One could be forgiven for suggesting that George Clooney’s once promising directorial career had ground to something of a halt upon the release of 2008’s Leatherheads, a clunky, overlong failed homage to the screwball comedies of the 1930’s. Alas, The Ides Of March marks a return to form of sorts, with a film that follows closer in the tradition of his sophomore feature Good Night and Good Luck, the remarkable story of Edward Murrow. The Ides Of March charts a period during the election primaries for a new Democratic candidate for the presidency of the Unites States Of America. Clooney is a notable, and a staunch liberal, so for the filmmaker to be tackling such a subject will surprise very few. What might surprise many is the direction in which he takes The Ides Of March.
With his portrayal of the Democrat party as one no different to the manner in which the more traditionally “evil” political parties are presented, Clooney has really thrown a curveball. Rather than the left-wing love-in that one might expect, he instead presents a scenario in which backstabbing and double-crossing those on the same team is the norm, and where even the most hopeful of figures can be lost within the cutthroat world of politics.
Ryan Gosling makes his fourth great appearance of 2011 with The Ides Of March, and the one most certain to garner him attention from the Academy come next Spring. While it’s not as creatively satisfying as his work in Blue Valentine, which to date remains his most vital turn (superseding even the magnificent Half Nelson), and while it lacks the intensity of his Driver (in Drive), his performance as the idealistic junior campaign manager at the centre of The Ides Of March makes for a worthy addition to his increasingly more and more impressive body of work. Gosling is surrounded by an impressive supporting cast, with Philip Seymour Hoffman perhaps the standout as his senior, Evan Rachel Wood compelling, and Jeffrey Wright and Paul Giamatti making for worthy bastards of the highest order. Clooney himself is surprisingly slight in presence, fleeting in appearance for the early portion of the film. That’s not to say that his presence cannot be felt though; his character quite literally features in almost every scene, be it in the many campaign posters that litter the scenario, or upon the lips of every other character in the film. In that respect Clooney’s role in character reflects that of the director himself, his imprint felt upon every area of the films construct.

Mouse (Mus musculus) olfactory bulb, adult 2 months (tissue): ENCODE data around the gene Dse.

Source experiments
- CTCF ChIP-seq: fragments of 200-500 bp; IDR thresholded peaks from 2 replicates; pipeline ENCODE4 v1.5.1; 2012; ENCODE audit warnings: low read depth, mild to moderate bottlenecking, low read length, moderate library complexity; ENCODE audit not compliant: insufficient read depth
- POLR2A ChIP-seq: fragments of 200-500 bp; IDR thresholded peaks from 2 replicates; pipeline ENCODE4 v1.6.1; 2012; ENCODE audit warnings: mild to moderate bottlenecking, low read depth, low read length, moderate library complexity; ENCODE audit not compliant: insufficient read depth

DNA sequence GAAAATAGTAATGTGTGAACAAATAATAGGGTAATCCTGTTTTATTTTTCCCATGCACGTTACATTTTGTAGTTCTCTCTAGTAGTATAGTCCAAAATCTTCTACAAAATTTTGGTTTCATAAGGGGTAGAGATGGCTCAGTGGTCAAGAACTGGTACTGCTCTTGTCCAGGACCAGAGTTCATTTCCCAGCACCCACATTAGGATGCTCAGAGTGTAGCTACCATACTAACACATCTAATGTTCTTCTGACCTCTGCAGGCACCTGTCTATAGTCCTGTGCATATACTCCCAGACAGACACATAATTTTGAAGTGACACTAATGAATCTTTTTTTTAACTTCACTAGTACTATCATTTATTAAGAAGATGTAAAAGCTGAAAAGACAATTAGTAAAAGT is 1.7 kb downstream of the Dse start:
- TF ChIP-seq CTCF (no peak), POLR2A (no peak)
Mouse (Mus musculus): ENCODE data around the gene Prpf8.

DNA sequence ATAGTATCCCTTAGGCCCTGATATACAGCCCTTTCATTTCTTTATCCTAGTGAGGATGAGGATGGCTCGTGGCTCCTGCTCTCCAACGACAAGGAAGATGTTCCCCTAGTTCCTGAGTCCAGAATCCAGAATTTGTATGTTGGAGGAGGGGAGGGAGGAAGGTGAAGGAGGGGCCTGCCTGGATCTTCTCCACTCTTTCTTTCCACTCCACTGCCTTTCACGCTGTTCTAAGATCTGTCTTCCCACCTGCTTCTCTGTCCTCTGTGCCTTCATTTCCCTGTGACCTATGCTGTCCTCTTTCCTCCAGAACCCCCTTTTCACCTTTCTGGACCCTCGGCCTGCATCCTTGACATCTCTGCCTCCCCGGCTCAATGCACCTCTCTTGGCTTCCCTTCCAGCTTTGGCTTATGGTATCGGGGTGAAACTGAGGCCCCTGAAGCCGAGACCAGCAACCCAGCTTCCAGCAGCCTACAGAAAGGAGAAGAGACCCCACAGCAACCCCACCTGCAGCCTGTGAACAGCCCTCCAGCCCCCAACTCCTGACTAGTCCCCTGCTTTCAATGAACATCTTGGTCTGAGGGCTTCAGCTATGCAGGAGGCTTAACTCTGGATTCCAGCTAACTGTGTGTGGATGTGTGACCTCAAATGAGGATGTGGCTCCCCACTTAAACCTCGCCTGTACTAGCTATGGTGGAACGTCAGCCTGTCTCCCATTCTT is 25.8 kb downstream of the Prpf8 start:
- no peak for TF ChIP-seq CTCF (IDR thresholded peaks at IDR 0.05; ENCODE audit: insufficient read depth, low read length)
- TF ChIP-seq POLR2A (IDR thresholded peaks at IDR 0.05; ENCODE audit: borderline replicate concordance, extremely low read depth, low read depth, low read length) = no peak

Befitting the nature of the storyline, The Ides Of March and its tale of subterfuge and spin smartly reminds of the classic political features that Hollywood produced in their heyday. Falling somewhere Robert Rossen’s All The King’s Men and Otto Preminger’s Advise & Consent (surely the landmark title for such fare), The Ides Of March charts the age old tale of morality in the face of necessity. Of a means to an end. Good people, by way of happenstance and contrivance against them cannot simply be good people. The situation won’t allow for that, and it’s in this area where Clooney’s film is bestowed with a sense of tragedy worthy of the it’s dramatic title. The inevitability of the fall from grace of the charming and wide eyed Gosling that opens The Ides Of March is the anchor upon which all chastity ought to be measured, and its with that in focus that one can’t help but be affected by the story being worn. At times The Ides Of March plays out much like the paranoia conspiracy thrillers of the 1970’s, in turn recalling an earlier Clooney take on that particular sub genre Michael Clayton.
While I’d hasten to declare The Ides Of March the tour de force that many seem keen to label it, it’s certainly a step in the right direction for Clooney, and a film which ought to be celebrated for that fact at least.